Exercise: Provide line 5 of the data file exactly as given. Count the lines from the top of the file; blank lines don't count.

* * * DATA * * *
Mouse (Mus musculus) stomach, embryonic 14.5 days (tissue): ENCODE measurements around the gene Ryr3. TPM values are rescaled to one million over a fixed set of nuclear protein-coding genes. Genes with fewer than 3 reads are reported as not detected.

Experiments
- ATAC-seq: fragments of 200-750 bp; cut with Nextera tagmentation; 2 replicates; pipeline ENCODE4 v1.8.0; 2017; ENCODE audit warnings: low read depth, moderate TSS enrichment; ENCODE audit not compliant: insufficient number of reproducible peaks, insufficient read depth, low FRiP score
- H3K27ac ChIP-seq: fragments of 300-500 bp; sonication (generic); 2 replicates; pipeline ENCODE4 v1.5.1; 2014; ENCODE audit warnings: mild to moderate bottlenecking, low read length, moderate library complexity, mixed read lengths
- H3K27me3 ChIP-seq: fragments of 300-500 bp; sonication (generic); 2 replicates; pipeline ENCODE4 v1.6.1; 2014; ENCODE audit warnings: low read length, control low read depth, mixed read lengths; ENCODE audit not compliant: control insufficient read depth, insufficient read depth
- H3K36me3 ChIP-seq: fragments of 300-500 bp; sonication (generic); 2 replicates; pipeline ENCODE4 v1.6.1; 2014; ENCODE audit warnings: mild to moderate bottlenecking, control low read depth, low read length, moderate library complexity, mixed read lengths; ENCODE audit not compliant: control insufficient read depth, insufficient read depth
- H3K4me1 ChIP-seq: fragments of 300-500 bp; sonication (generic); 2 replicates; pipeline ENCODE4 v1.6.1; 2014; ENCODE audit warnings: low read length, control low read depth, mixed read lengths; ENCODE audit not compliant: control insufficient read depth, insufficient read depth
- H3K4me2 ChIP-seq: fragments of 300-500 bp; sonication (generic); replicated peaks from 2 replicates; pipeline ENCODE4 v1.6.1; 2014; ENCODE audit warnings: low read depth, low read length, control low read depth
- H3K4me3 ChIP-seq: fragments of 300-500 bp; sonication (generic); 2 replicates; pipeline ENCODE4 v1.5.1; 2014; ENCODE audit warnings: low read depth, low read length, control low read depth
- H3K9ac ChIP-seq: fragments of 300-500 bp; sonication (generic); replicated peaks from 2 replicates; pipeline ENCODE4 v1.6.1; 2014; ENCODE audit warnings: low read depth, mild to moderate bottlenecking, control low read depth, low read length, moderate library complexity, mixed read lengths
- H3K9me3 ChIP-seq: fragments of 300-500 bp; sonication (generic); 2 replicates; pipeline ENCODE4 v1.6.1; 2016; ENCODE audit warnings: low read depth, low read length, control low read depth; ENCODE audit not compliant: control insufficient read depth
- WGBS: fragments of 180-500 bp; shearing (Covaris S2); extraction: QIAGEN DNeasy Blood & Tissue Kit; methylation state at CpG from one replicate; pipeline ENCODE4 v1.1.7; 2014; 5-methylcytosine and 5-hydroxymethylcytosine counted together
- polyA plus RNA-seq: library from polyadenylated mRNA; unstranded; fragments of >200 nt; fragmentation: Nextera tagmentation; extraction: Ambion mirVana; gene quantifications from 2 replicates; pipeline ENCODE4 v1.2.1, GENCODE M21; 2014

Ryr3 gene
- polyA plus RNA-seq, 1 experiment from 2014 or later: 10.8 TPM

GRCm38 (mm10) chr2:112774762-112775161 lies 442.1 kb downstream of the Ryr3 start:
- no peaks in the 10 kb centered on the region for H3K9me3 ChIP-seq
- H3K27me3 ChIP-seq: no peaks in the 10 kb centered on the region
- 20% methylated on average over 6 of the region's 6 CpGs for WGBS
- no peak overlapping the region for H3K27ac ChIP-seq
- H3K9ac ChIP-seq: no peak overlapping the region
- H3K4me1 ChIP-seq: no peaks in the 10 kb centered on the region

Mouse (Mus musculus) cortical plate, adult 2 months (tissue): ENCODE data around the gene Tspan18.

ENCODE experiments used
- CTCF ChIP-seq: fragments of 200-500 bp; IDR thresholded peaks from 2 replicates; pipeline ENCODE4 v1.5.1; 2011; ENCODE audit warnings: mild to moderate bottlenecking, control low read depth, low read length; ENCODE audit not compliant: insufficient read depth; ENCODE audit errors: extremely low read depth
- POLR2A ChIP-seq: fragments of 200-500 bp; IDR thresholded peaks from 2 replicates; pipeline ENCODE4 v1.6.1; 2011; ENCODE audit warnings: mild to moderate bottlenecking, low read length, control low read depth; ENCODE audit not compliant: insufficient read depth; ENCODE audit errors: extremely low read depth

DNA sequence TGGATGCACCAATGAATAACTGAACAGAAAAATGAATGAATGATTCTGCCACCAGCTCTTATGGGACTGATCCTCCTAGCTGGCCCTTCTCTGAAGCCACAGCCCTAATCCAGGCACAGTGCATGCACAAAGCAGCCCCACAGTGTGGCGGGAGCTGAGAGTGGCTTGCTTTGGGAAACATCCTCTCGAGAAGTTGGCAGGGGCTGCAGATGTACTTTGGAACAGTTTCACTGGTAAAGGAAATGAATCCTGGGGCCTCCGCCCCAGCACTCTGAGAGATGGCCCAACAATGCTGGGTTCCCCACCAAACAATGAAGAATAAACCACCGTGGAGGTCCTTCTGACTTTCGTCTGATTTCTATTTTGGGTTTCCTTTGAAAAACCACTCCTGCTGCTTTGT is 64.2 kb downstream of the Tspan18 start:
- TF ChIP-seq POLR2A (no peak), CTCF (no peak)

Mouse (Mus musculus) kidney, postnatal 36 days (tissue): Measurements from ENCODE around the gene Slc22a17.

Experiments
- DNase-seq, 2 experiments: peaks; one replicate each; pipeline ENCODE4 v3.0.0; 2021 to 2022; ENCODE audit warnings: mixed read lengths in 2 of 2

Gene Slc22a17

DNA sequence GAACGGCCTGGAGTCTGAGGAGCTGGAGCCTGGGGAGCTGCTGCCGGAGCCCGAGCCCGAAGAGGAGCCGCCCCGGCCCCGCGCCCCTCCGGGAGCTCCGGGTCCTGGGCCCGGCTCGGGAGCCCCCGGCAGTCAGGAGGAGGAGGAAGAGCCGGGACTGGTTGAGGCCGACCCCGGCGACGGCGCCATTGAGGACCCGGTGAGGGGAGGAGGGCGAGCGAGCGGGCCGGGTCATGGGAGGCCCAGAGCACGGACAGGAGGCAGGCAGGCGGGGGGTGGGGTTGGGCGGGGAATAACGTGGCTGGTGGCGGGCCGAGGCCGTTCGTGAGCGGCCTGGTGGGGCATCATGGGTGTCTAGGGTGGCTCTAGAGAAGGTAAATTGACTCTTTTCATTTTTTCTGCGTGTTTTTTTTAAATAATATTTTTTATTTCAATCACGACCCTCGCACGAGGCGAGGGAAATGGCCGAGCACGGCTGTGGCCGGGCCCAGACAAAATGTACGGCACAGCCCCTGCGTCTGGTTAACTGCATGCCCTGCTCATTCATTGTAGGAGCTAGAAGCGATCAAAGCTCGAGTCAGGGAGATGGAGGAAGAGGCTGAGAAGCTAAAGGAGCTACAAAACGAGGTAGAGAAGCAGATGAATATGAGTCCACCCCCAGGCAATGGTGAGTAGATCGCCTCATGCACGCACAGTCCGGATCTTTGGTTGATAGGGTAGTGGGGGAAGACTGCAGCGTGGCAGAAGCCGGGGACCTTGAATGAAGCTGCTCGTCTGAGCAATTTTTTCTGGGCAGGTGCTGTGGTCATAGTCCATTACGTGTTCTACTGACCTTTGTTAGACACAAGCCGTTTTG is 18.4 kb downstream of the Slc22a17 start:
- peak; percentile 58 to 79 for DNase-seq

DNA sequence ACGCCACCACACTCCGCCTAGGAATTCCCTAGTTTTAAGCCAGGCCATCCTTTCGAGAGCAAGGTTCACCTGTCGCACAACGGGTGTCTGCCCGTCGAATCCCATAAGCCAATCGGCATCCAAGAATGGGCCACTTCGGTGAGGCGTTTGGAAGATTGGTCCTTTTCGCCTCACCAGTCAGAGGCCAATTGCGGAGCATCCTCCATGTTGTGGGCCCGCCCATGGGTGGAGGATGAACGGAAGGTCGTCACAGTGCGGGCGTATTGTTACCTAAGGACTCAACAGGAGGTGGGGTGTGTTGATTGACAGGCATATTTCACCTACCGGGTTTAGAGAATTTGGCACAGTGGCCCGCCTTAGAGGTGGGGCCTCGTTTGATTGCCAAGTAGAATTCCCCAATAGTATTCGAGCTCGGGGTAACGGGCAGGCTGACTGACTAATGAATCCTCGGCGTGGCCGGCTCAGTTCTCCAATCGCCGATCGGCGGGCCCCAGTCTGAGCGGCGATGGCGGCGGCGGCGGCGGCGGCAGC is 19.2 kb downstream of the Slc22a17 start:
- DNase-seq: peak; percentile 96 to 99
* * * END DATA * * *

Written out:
- H3K27me3 ChIP-seq: fragments of 300-500 bp; sonication (generic); 2 replicates; pipeline ENCODE4 v1.6.1; 2014; ENCODE audit warnings: low read length, control low read depth, mixed read lengths; ENCODE audit not compliant: control insufficient read depth, insufficient read depth